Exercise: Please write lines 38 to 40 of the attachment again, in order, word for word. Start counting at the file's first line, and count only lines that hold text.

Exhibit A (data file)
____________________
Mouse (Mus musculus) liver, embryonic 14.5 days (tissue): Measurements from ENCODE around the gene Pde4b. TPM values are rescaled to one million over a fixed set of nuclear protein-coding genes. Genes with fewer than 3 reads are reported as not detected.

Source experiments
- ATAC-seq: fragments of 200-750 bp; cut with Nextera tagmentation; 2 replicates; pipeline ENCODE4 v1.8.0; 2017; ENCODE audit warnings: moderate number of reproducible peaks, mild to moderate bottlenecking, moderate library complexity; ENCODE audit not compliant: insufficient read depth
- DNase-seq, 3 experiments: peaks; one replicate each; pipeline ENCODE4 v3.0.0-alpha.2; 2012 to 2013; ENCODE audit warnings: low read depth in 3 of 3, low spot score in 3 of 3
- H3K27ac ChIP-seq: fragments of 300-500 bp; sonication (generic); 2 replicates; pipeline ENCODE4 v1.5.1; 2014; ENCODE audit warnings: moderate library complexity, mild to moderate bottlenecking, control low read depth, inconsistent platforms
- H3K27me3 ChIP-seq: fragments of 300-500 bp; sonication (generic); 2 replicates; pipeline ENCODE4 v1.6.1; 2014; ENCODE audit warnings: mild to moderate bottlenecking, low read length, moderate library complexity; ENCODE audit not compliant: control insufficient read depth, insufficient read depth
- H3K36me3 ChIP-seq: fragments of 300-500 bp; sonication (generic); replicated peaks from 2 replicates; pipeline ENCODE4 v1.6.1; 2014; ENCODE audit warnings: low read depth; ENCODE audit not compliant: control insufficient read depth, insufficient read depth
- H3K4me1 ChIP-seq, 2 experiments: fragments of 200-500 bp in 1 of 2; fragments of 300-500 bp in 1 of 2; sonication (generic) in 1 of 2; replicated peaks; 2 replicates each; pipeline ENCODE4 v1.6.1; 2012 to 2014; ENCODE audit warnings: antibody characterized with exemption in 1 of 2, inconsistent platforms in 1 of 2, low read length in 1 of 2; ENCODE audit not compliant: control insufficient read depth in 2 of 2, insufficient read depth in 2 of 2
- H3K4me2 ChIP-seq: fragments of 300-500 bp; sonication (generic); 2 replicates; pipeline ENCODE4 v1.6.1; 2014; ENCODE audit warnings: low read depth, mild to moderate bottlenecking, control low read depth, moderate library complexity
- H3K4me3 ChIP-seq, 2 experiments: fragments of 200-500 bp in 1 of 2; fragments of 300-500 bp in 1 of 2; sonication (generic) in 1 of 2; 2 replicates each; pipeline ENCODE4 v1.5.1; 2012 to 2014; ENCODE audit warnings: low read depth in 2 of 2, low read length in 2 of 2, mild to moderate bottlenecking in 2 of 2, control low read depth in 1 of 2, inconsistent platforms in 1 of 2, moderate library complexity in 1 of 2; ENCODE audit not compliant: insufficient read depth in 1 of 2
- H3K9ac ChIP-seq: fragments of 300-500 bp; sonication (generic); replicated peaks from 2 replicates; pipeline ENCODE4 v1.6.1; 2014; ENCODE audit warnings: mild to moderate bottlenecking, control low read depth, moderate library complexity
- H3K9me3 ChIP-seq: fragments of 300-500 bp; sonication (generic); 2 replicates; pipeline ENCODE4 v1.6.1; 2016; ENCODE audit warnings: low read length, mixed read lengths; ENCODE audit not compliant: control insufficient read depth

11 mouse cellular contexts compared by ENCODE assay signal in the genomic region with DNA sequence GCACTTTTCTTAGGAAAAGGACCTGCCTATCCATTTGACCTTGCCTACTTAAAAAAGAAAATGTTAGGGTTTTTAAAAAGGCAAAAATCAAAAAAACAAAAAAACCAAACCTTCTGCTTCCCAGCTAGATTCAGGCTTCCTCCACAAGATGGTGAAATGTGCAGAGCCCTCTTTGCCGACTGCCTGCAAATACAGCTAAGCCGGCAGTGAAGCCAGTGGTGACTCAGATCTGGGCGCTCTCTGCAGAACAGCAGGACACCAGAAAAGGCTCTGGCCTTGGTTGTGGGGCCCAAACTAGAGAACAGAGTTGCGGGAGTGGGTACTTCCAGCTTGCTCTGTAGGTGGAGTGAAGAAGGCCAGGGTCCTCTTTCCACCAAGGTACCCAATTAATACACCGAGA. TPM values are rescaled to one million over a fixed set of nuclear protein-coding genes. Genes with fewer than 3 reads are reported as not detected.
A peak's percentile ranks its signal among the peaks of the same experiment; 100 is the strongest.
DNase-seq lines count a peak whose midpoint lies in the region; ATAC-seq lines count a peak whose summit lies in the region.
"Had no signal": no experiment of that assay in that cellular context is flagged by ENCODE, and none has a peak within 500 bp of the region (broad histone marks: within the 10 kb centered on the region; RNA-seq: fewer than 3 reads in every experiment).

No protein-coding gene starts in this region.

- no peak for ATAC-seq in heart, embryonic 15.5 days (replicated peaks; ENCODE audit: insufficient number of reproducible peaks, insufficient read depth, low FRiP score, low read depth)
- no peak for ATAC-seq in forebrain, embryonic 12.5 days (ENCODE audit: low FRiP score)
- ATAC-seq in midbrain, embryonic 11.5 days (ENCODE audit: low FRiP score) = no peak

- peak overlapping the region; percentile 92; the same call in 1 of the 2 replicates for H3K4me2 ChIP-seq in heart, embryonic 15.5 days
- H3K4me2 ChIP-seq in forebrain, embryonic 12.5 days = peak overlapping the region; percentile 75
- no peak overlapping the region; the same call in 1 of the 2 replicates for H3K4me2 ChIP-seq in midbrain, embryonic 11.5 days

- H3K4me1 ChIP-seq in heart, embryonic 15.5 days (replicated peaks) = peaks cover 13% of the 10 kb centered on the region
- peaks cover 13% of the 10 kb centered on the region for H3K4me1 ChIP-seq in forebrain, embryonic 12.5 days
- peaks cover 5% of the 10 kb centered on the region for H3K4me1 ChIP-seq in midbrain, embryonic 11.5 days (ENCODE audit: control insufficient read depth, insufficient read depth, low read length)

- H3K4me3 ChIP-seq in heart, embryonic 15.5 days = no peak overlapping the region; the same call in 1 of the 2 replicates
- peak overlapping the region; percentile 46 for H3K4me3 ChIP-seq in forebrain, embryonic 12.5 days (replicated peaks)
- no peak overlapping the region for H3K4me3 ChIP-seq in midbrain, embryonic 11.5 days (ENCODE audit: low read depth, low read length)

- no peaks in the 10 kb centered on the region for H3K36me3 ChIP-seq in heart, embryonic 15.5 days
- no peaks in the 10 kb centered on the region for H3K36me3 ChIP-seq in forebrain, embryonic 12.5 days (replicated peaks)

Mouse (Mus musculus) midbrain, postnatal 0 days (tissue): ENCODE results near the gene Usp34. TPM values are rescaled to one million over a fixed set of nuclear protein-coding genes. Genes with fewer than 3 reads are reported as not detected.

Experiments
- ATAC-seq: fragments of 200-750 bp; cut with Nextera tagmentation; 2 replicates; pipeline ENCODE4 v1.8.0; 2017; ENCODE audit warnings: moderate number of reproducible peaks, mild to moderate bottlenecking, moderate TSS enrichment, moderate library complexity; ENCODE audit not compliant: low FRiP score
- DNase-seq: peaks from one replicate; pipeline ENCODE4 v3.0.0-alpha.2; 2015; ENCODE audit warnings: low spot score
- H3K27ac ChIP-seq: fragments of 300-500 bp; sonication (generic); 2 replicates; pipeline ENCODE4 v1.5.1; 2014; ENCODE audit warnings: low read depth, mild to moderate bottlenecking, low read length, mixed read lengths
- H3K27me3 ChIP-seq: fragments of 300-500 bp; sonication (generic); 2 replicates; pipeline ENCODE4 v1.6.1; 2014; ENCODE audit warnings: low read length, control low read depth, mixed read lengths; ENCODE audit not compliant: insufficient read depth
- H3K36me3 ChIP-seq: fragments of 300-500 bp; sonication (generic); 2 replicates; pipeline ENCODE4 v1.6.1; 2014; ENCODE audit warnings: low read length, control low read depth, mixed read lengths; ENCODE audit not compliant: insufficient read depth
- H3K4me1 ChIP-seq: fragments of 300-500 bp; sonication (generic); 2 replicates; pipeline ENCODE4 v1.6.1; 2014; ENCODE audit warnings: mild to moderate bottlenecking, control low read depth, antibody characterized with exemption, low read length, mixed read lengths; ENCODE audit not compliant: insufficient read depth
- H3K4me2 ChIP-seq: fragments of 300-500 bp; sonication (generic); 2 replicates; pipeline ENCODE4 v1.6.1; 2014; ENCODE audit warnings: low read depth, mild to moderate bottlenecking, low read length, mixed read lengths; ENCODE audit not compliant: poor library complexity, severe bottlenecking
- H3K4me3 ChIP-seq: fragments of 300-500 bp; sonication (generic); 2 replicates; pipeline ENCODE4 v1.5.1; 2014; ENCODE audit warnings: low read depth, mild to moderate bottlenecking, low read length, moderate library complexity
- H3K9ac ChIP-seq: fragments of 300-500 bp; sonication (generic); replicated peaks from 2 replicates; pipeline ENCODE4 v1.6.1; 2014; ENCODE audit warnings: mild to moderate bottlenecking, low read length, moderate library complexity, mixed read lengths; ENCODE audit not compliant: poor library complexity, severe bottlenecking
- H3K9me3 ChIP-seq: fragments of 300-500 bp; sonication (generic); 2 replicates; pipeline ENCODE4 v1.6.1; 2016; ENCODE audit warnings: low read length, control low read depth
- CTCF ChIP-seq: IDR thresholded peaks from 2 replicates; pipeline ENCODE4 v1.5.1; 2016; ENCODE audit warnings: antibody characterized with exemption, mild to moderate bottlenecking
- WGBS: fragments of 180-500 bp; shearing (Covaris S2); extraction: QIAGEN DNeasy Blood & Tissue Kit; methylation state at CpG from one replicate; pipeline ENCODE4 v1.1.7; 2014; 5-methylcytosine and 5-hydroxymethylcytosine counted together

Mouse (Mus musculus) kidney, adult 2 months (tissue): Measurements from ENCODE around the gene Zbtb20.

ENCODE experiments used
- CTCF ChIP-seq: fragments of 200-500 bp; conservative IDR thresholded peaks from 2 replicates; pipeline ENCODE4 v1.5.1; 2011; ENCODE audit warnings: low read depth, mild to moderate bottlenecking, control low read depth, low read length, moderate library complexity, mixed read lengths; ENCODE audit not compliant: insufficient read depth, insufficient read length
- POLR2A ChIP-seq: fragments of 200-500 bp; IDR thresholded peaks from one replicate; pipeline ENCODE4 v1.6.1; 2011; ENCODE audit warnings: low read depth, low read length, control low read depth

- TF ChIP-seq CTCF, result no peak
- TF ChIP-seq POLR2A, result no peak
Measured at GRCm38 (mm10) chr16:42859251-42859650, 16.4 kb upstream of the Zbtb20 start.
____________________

- H3K36me3 ChIP-seq: fragments of 300-500 bp; sonication (generic); 2 replicates; pipeline ENCODE4 v1.6.1; 2014; ENCODE audit warnings: low read length, control low read depth, mixed read lengths; ENCODE audit not compliant: insufficient read depth
- H3K4me1 ChIP-seq: fragments of 300-500 bp; sonication (generic); 2 replicates; pipeline ENCODE4 v1.6.1; 2014; ENCODE audit warnings: mild to moderate bottlenecking, control low read depth, antibody characterized with exemption, low read length, mixed read lengths; ENCODE audit not compliant: insufficient read depth
- H3K4me2 ChIP-seq: fragments of 300-500 bp; sonication (generic); 2 replicates; pipeline ENCODE4 v1.6.1; 2014; ENCODE audit warnings: low read depth, mild to moderate bottlenecking, low read length, mixed read lengths; ENCODE audit not compliant: poor library complexity, severe bottlenecking